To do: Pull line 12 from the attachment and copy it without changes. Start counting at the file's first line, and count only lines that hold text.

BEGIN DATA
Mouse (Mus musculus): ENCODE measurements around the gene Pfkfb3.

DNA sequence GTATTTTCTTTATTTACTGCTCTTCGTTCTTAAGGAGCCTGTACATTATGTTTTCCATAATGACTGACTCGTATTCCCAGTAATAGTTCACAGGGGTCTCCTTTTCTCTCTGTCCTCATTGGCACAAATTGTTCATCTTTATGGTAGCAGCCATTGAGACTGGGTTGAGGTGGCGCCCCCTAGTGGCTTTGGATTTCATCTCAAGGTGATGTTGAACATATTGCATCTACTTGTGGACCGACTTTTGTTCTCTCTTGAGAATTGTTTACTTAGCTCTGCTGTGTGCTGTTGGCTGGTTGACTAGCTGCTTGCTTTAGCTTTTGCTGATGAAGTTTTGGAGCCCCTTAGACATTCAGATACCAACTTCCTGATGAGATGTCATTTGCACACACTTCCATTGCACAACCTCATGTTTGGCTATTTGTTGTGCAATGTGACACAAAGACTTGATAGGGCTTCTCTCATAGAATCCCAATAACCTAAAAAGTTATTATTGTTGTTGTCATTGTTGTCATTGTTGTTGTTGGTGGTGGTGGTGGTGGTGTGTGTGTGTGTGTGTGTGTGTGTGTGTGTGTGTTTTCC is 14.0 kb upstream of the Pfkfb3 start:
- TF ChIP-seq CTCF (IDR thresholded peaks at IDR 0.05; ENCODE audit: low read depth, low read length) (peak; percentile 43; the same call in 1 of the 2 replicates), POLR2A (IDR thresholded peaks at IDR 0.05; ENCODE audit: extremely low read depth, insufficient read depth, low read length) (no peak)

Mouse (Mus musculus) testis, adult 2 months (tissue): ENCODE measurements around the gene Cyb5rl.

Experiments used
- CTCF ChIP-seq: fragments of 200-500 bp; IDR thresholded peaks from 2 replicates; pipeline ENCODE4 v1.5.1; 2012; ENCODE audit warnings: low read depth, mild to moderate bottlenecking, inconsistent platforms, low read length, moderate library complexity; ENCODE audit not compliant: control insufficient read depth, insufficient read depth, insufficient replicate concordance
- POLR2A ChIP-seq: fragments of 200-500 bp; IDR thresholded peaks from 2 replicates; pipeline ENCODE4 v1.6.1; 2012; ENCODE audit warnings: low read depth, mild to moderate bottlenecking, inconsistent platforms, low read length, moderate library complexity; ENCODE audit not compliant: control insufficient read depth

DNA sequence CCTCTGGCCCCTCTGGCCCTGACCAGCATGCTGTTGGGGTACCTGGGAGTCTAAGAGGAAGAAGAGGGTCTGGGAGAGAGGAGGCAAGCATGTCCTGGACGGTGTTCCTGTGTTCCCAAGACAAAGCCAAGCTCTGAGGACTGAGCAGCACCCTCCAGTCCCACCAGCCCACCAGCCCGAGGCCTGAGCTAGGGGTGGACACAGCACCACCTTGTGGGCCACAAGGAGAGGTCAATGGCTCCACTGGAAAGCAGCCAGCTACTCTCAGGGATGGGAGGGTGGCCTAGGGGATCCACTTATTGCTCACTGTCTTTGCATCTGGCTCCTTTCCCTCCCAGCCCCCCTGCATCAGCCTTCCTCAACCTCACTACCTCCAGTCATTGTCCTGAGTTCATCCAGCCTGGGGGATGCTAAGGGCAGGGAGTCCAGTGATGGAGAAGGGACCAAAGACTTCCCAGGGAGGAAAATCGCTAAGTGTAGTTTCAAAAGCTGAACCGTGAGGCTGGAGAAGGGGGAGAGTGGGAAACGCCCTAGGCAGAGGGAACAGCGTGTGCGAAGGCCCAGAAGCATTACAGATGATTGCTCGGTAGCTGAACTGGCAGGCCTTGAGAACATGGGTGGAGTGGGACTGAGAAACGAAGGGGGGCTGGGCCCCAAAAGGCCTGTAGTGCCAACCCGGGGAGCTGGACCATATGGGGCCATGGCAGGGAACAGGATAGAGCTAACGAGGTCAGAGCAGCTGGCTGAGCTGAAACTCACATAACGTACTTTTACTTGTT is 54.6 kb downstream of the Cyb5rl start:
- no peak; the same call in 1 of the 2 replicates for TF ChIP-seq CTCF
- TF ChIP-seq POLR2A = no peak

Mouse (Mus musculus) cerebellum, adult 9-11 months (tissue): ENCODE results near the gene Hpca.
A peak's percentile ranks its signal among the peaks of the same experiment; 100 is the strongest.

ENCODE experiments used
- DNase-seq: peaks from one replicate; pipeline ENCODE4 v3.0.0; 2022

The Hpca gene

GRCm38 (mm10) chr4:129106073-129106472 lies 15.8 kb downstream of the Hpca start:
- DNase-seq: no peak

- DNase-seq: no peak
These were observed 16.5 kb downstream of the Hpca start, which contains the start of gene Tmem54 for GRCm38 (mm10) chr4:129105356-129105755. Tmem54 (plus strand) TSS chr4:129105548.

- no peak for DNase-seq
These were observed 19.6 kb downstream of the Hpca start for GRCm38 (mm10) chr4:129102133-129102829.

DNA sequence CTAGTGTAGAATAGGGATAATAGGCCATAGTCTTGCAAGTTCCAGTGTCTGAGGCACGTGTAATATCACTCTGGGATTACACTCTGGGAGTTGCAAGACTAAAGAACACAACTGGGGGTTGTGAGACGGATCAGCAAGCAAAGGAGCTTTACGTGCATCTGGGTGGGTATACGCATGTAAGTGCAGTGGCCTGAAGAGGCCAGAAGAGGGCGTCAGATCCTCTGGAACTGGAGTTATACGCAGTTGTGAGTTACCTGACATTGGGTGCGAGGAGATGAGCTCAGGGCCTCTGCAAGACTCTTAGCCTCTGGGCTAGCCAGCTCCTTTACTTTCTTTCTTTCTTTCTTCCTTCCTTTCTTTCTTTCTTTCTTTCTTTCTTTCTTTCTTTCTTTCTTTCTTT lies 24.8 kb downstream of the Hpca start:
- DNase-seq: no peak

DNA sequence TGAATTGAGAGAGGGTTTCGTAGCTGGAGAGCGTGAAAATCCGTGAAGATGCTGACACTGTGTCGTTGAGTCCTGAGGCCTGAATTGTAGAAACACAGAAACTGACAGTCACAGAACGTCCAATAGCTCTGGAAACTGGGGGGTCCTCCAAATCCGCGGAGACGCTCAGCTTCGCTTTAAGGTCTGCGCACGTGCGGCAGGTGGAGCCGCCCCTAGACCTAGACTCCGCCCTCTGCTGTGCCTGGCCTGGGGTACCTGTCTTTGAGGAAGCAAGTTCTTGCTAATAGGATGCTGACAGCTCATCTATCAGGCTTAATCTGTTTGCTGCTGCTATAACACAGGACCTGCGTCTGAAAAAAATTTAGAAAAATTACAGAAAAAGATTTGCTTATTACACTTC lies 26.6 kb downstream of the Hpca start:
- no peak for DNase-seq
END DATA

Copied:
A peak's percentile ranks its signal among the peaks of the same experiment; 100 is the strongest.